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PUL Hosts 2014 Awards Night and Dinner Friday

first_imgThe Press Union of Liberia (PUL), with sponsorship of ArcelorMittal, will hold its Annual Awards Night and Dinner in Monrovia on Friday, May 16.Hundreds of journalists, media development partners, top government officials including Senate Pro-Tempore Gbehzhongar Findley and other invited guests will grace the ceremonies at the Monrovia City Hall beginning at 6 p.m.The annual event, which is an extension of World Press Freedom Day celebration, recognizes and honors outstanding journalists and media institutions that perform above average over a one-year period.During Friday’s event journalists will receive fabulous prizes including international travel for development, economic and women rights reporting, among several others, as well as a grand prize for the journalist of the year.Other recognition will include radio and televisions stations, and newspaper of the year.“We are delighted in partnering with ArcelorMittal as a sponsor of this year’s Annual Awards Night and Dinner,” PUL President K Abdullai Kamara said. “This is the kind of worthy partnership we expect in helping to make journalism better in the country.”Kamara said high recognition is also given to the United Nations Development Program (UNDP) which recently sponsored training for development journalism. “But beyond that, they are providing the prize for the Development Reporter of the Year.”Mr. Kamara noted that the UN Women will present the prize for the Women Right Reporter, while the West Africa Institute for Financial and Economic Management (WAIFEM) will provide the prize for the Business & Economic Reporter.Share this:Click to share on Twitter (Opens in new window)Click to share on Facebook (Opens in new window)last_img read more


Area company gives job opportunities to disabled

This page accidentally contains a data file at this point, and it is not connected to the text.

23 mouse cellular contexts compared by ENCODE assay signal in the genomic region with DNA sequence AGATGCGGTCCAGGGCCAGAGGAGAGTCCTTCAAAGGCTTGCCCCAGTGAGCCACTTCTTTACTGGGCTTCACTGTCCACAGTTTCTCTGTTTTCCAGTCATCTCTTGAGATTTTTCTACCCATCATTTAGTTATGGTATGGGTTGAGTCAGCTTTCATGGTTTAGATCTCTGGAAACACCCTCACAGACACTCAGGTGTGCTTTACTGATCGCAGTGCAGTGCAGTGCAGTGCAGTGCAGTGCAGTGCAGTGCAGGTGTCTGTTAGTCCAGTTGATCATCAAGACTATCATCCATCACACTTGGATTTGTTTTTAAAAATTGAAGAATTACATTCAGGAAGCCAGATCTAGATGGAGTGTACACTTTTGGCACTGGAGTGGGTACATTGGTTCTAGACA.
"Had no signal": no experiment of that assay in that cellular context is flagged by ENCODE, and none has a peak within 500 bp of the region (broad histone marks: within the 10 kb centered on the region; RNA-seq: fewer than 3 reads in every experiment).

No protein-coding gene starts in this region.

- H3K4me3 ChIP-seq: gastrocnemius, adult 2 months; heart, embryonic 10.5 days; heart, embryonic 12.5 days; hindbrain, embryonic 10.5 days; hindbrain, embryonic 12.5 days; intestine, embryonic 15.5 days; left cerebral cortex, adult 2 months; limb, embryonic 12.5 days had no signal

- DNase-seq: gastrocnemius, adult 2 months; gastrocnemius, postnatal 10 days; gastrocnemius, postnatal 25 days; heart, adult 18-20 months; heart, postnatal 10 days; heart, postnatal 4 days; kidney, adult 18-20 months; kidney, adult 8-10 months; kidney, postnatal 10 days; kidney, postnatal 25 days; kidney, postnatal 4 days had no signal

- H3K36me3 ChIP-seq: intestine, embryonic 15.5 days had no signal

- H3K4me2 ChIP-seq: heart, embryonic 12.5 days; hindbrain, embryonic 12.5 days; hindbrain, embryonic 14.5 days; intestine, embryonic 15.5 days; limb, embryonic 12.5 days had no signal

first_img“I think it’s easy to underestimate people with disabilities,” she said. “But once you have the chance to see them \, it will change your views 110 percent.” About a mile away, clients at Lincoln’s flagship training center in South El Monte do everything from shrink wrapping to box assembly to landscaping. The center, located in the middle of a row of muffler shops, worn-down warehouses and other industrial businesses, is neatly kept. “We help them with job skills and social skills,” Garza said, adding that the center is made of up of a diverse population. The clients, some of whom have physical disabilities in addition to developmental disabilities, get to pick their jobs based on their skills, said Caron Nunez, Lincoln Center’s president. “What I love about the history of the center is the clients now have more choices for the type of services they provide,” she said. “Years ago, their choice was to work at the training center – and that’s it. Now, they can go out and work at a site or with a group of individuals.” Lincoln has come a long way since it first started in 1964 with a small group of parents who wanted to offer their challenged children a chance to enter the work force. Back then, clients mostly rolled newspapers for use as packaging. Now, the center contracts with more than 50 companies throughout California – and with one job site in Las Vegas – for all sorts of warehouse jobs, custodial and janitorial duties. “I like to have a job,” said client Christine Young, 35, of Monrovia. “I like to make big money.” [email protected] (626) 962-8811, Ext. 2703160Want local news?Sign up for the Localist and stay informed Something went wrong. Please try again.subscribeCongratulations! You’re all set! “I like my job,” the 46-year-old Montebello man said, smiling. It’s a feeling that most of the workers at Lincoln Training Center have. They are happy to offer a skill and even happier to have jobs. “At Lincoln, we feel everybody deserves a chance at a good life,” said RoseMary Garza, vice president of rehabilitation programs at the center, which provides job-skill training and employment opportunities to more than 400 people with developmental disabilities. “Work is an essential part of having a good life, feeling that you can contribute,” she added. At the Signet company in El Monte, a group of about five Lincoln clients help assemble kits and put together manuals. Their contributions helped phase out a costly contract with a printing company, said Tricia Ochoa, production manager at Signet, which makes instruments for piping systems. SOUTH EL MONTE – Some might say Andrew Gaytan has a tedious job. In a one- to two-step process, Gaytan fastens a black rubber grommet to a yellow plastic disc in assembly line fashion at George Fischer Signet Inc. Above his workstation, two small awards remind him of jobs well done. One reads: “Good Work.” The other affords him the title of “Hardest Worker.” last_img read more